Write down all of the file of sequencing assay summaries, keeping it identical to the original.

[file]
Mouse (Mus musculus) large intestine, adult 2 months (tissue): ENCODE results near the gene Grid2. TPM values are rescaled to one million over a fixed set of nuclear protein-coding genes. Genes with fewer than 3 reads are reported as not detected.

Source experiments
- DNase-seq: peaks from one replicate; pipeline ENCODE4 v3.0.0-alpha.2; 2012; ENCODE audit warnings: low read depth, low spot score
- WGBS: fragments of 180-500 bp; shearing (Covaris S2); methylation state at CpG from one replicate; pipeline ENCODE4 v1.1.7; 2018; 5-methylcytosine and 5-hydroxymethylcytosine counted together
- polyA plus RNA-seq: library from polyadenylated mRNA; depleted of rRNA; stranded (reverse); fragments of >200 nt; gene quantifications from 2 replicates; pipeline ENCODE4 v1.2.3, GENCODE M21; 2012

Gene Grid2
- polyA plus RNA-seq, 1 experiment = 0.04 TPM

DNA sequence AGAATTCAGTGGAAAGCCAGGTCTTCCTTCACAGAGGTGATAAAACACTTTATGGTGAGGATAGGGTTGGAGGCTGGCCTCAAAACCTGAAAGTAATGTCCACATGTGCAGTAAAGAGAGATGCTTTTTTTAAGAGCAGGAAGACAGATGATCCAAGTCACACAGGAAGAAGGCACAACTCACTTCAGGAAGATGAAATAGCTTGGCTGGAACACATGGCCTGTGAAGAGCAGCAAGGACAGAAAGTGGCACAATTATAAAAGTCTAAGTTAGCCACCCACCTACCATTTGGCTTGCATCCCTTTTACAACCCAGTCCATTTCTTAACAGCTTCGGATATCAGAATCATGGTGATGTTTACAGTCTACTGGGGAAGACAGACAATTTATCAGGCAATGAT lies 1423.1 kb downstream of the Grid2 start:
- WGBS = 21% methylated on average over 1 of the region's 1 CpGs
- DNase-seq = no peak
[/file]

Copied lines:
Mouse (Mus musculus) large intestine, adult 2 months (tissue): ENCODE results near the gene Grid2. TPM values are rescaled to one million over a fixed set of nuclear protein-coding genes. Genes with fewer than 3 reads are reported as not detected.

Source experiments
- DNase-seq: peaks from one replicate; pipeline ENCODE4 v3.0.0-alpha.2; 2012; ENCODE audit warnings: low read depth, low spot score
- WGBS: fragments of 180-500 bp; shearing (Covaris S2); methylation state at CpG from one replicate; pipeline ENCODE4 v1.1.7; 2018; 5-methylcytosine and 5-hydroxymethylcytosine counted together
- polyA plus RNA-seq: library from polyadenylated mRNA; depleted of rRNA; stranded (reverse); fragments of >200 nt; gene quantifications from 2 replicates; pipeline ENCODE4 v1.2.3, GENCODE M21; 2012

Gene Grid2
- polyA plus RNA-seq, 1 experiment = 0.04 TPM

DNA sequence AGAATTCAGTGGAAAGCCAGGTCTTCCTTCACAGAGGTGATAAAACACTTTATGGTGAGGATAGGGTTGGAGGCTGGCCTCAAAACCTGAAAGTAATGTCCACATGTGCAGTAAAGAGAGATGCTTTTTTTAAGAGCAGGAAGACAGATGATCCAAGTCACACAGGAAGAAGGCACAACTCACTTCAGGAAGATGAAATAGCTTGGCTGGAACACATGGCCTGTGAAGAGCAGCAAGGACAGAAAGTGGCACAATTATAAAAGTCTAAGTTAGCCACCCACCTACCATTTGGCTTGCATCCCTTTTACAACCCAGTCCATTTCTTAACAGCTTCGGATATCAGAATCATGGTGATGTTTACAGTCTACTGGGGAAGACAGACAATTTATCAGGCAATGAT lies 1423.1 kb downstream of the Grid2 start:
- WGBS = 21% methylated on average over 1 of the region's 1 CpGs
- DNase-seq = no peak